Jeff Cutler, who has just opened the U.S. headquarters for TytoCare in New Jersey, probably would have wished for an easier time for his Health 2.0 debut. The device he planned to demo at the digital health conference got tied up in customs, prompting him to draw comparisons with another regulator it is waiting on to assess the device for approval — the FDA. In the meantime, the Israeli telehealth device company has attracted an interested group of pediatric practices and children’s hospitals keen to see how they can integrate it into their respective organizations.
Cutler recently joined the company as Chief Revenue Officer from Vitals where he was executive vice president of business and corporate development.
The device, which the FDA is in the process of reviewing for 510(k) clearance, contains seven different types of exams — mouth and throat, skin, heart, lungs , eye, and ear exams.
Although Cutler said it will make the device available to the mass market, it will also work with pediatricians across their physician practices and hospitals — specifically in the acute care realm. There are few companies that are approaching digital devices as a way to support pediatric telemedicine in this way.
As far as how the device would be integrated into clinical use, Cutler explained two approaches: either with a remote clinician in a video interaction or as a store and forward model. The user could transmit data from the device to the physician. The company also allows for integration into electronic medical records, according to its website.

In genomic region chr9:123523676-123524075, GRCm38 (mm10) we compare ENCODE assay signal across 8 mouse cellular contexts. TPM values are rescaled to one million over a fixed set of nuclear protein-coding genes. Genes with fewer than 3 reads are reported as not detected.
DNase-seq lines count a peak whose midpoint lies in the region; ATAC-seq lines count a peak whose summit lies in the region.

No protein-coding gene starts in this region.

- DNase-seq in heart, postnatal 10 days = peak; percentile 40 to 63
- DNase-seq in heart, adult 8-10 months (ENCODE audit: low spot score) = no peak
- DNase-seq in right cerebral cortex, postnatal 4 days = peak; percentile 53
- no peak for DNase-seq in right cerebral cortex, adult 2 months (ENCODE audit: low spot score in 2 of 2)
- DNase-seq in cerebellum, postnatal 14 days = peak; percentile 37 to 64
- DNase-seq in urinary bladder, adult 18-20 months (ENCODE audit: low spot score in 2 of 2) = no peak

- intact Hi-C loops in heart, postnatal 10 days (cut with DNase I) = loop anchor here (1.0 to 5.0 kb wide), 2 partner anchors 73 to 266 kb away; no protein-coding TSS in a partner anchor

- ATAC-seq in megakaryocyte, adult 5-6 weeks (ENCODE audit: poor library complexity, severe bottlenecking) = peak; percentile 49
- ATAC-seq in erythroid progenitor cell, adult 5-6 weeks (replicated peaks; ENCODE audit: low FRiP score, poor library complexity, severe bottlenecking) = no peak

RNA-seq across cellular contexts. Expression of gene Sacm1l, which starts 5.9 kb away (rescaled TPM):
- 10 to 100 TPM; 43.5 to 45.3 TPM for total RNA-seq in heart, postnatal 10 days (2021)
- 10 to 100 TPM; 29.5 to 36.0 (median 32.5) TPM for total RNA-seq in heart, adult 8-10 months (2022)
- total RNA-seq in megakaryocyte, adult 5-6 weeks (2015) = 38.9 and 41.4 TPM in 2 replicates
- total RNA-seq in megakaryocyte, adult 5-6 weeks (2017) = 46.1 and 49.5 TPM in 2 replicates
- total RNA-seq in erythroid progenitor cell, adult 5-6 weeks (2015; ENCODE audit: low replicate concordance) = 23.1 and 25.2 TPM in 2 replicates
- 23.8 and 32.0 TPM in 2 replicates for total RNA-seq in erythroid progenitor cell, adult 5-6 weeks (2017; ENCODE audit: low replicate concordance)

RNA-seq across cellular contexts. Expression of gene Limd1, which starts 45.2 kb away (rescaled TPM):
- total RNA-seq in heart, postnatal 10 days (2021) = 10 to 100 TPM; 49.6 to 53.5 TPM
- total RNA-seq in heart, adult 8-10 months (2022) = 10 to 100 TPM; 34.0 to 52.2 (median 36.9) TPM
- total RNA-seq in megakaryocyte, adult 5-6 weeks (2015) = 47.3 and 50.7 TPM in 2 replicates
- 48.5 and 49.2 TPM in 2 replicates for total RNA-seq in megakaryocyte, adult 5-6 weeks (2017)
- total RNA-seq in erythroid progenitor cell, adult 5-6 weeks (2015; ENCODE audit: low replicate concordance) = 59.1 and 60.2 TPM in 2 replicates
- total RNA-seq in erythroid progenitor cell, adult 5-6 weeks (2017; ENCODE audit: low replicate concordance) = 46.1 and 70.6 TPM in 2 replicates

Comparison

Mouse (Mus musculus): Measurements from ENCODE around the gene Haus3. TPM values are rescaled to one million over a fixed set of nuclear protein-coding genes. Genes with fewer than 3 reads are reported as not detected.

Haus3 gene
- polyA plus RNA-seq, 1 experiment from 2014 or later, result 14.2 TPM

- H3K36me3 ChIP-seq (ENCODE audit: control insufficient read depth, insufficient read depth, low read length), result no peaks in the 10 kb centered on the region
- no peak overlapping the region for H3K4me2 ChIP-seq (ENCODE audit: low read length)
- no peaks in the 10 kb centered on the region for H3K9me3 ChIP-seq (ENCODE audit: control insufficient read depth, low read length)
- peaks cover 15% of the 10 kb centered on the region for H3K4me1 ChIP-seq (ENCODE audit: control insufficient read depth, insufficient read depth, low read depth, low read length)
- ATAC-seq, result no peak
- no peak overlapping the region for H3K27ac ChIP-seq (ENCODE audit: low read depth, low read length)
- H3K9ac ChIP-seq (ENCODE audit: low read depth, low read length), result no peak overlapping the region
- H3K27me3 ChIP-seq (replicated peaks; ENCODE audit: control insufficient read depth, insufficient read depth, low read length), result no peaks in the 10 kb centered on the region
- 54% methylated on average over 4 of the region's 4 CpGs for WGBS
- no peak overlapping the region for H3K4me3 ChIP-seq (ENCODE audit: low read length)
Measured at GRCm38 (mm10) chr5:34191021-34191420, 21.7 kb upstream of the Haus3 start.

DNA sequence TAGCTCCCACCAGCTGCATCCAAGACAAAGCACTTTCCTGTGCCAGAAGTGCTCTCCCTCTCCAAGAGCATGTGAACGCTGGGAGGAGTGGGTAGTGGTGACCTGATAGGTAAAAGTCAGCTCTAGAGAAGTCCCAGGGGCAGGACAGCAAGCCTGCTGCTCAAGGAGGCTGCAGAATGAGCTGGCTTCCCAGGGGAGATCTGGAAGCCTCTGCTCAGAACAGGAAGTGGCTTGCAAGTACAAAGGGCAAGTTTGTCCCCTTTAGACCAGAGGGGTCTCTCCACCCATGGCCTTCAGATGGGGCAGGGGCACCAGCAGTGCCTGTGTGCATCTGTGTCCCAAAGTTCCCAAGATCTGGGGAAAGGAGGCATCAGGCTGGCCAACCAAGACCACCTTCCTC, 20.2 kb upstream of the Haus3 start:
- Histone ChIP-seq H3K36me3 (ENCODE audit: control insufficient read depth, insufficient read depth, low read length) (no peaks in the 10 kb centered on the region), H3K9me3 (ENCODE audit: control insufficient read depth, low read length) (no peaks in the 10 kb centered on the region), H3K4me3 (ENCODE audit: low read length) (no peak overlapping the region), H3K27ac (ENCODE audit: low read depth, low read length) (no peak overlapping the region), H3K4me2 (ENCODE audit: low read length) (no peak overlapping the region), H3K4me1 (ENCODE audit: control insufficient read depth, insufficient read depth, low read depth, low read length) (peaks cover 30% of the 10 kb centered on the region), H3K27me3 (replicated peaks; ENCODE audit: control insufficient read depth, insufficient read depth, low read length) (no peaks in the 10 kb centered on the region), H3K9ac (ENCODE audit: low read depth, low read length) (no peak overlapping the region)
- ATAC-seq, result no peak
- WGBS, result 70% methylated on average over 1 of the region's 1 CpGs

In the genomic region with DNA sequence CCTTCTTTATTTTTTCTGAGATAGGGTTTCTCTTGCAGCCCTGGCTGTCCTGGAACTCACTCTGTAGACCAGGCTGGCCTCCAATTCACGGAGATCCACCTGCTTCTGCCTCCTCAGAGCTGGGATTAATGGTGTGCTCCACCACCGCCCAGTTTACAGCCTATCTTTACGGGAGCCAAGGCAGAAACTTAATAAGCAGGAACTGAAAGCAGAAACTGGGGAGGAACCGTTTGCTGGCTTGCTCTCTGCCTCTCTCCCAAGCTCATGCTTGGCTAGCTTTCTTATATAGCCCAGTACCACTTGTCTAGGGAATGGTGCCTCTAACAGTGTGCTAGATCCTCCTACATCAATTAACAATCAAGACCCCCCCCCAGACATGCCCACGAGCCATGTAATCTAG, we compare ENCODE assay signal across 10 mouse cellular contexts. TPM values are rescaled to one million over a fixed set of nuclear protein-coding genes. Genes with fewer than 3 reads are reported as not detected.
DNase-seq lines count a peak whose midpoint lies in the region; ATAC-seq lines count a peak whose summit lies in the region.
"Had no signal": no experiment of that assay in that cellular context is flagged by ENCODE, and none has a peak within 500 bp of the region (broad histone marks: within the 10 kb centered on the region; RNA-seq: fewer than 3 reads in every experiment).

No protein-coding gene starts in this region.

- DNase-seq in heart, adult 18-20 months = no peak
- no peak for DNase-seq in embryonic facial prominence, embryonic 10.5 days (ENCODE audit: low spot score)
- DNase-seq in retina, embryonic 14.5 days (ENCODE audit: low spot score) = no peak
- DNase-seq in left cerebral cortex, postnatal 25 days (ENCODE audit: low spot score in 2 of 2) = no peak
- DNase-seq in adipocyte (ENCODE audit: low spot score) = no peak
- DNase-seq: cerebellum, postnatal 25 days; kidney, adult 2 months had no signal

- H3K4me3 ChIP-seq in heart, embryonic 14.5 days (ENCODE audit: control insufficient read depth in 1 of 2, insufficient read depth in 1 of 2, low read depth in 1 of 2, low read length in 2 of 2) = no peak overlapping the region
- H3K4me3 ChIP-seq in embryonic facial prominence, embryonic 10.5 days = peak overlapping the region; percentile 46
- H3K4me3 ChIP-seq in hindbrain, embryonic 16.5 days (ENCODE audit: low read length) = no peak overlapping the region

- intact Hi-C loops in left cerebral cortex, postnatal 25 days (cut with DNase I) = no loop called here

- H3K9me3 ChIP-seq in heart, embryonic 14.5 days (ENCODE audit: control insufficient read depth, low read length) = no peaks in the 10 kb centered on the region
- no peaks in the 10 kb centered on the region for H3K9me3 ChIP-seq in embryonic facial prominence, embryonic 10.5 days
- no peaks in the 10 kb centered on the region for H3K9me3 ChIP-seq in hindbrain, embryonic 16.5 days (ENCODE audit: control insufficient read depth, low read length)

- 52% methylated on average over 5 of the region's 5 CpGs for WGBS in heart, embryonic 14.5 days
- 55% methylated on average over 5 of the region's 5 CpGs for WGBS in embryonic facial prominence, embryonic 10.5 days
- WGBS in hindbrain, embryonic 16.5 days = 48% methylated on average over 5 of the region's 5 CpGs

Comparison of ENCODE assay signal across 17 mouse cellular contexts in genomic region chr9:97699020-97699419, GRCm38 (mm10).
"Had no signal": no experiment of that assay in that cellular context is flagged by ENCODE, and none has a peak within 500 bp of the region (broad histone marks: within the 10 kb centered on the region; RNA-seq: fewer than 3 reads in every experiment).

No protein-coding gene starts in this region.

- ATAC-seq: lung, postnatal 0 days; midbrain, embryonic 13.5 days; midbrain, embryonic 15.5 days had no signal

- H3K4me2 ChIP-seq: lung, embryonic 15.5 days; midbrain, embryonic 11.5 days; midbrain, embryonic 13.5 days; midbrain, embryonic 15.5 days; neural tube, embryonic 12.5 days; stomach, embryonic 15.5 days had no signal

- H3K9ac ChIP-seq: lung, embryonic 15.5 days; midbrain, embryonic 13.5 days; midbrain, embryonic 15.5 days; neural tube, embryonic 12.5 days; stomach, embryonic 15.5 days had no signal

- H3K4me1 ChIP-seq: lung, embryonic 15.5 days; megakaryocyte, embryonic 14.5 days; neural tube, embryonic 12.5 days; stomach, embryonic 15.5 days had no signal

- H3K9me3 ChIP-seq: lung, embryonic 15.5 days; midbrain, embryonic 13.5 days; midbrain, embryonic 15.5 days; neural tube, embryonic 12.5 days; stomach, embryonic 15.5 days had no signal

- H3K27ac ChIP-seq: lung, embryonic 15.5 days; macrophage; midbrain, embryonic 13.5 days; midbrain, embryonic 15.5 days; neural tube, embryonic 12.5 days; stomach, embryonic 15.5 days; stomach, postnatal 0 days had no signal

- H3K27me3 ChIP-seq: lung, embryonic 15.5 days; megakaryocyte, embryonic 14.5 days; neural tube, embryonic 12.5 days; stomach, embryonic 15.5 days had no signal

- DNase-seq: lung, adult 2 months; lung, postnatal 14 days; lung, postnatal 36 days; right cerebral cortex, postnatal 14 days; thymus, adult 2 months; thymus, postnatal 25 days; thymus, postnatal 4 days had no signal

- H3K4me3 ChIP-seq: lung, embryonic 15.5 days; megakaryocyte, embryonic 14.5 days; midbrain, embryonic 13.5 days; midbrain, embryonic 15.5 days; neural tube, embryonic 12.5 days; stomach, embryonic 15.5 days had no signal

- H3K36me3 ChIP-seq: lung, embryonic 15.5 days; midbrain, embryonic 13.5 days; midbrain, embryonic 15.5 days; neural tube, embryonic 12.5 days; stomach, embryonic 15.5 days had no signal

At least one physician at the conference expressed some concern that the device would oversimplify the nuances of a physical exam, glossing over tests that aren’t yet as quick and efficient. One asked how physicians or consumers using the device would factor in throat cultures for strep throat that would take more time than a digital exam.
Cutler said it is working with providers to figure out how to integrate the device into their practices, along with a pricing model. It’s also eyeballing specialties beyond pediatric such as cardiology, Ear Nose and Throat and dermatology.
When asked why there’s been so much focus on pediatrics, Cutler said the instant gratification of seeing an image of their ear or throat was compelling for kids.
“It makes it interesting for them. In usability testing, moms love it. The device can also help with continuity of care.”
Cutler said if it gets a greenlight from the FDA, it expects to roll out the device in the first quarter of 2016.